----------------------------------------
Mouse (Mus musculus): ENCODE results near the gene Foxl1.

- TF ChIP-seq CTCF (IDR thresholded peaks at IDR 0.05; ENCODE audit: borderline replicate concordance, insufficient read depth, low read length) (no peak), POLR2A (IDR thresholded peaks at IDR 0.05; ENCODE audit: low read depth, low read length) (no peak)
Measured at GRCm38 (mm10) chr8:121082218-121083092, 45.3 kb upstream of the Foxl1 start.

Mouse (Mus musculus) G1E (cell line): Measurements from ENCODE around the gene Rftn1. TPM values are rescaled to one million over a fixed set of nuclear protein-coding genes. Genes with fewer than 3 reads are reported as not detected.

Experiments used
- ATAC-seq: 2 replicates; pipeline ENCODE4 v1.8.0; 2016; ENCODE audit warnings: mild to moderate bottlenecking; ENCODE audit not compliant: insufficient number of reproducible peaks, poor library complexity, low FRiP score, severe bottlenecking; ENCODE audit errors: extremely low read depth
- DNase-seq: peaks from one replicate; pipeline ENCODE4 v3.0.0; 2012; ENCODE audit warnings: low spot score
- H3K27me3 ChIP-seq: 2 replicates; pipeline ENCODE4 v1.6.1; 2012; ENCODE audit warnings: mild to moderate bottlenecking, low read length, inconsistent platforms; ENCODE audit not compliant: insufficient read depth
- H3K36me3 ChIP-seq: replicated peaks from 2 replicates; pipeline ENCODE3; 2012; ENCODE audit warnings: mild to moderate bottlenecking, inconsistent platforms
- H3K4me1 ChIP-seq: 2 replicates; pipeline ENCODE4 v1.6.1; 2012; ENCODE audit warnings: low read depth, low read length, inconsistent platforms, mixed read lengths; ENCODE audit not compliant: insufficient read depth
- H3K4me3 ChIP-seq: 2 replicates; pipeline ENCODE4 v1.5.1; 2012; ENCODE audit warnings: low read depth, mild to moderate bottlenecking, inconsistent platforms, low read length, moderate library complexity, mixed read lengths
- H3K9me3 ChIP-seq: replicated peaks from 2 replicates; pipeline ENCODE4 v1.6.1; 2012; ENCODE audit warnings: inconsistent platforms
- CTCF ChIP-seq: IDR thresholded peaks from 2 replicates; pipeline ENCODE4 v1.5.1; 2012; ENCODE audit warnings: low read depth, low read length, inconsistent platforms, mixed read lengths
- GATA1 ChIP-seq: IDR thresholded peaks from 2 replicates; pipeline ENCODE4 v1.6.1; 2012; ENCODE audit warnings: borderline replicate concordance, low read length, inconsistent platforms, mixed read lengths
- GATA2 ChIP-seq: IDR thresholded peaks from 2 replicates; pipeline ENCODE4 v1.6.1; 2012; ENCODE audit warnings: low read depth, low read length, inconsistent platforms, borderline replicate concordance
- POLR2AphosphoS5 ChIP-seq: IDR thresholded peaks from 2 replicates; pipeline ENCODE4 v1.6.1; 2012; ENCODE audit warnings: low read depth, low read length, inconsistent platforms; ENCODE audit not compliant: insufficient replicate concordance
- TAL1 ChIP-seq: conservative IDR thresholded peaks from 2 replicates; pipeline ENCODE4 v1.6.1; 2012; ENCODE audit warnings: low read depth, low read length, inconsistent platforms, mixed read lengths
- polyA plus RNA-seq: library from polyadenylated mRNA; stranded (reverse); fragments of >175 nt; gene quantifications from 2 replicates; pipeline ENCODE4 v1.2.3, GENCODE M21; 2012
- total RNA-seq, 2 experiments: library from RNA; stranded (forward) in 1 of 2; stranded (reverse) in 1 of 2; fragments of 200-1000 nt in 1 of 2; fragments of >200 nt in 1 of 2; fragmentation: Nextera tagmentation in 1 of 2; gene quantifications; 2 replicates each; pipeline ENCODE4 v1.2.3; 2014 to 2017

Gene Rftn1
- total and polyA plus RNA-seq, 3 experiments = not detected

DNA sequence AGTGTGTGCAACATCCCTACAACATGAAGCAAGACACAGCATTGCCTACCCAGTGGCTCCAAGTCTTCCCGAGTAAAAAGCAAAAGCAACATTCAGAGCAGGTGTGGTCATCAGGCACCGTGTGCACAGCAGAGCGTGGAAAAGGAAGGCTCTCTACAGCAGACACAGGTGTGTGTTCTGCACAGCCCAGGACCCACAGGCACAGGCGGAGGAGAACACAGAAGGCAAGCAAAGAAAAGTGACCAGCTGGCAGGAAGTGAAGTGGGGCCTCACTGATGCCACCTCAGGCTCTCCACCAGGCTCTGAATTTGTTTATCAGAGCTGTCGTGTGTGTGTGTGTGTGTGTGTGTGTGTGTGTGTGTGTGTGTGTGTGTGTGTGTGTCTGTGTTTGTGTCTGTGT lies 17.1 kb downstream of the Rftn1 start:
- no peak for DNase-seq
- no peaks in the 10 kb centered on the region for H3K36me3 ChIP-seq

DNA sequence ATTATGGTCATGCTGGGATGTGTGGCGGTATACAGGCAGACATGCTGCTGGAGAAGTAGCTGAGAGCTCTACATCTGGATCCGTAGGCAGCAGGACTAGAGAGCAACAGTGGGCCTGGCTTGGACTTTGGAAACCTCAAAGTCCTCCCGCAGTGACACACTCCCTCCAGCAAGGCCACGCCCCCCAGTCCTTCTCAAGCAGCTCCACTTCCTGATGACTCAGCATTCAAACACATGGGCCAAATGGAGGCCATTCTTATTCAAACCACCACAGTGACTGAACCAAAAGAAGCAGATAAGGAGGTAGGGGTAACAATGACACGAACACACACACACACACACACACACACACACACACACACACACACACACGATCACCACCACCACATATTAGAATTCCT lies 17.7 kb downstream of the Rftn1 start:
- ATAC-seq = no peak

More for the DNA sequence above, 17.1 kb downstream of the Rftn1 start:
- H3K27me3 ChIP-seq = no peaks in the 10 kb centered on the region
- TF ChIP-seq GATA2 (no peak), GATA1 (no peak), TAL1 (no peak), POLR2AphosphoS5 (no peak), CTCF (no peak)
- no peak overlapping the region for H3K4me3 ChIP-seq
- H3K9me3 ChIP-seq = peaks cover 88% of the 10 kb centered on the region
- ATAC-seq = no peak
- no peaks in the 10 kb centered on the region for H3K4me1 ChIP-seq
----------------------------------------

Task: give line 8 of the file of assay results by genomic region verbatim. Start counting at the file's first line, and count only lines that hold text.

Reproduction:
- H3K27me3 ChIP-seq: 2 replicates; pipeline ENCODE4 v1.6.1; 2012; ENCODE audit warnings: mild to moderate bottlenecking, low read length, inconsistent platforms; ENCODE audit not compliant: insufficient read depth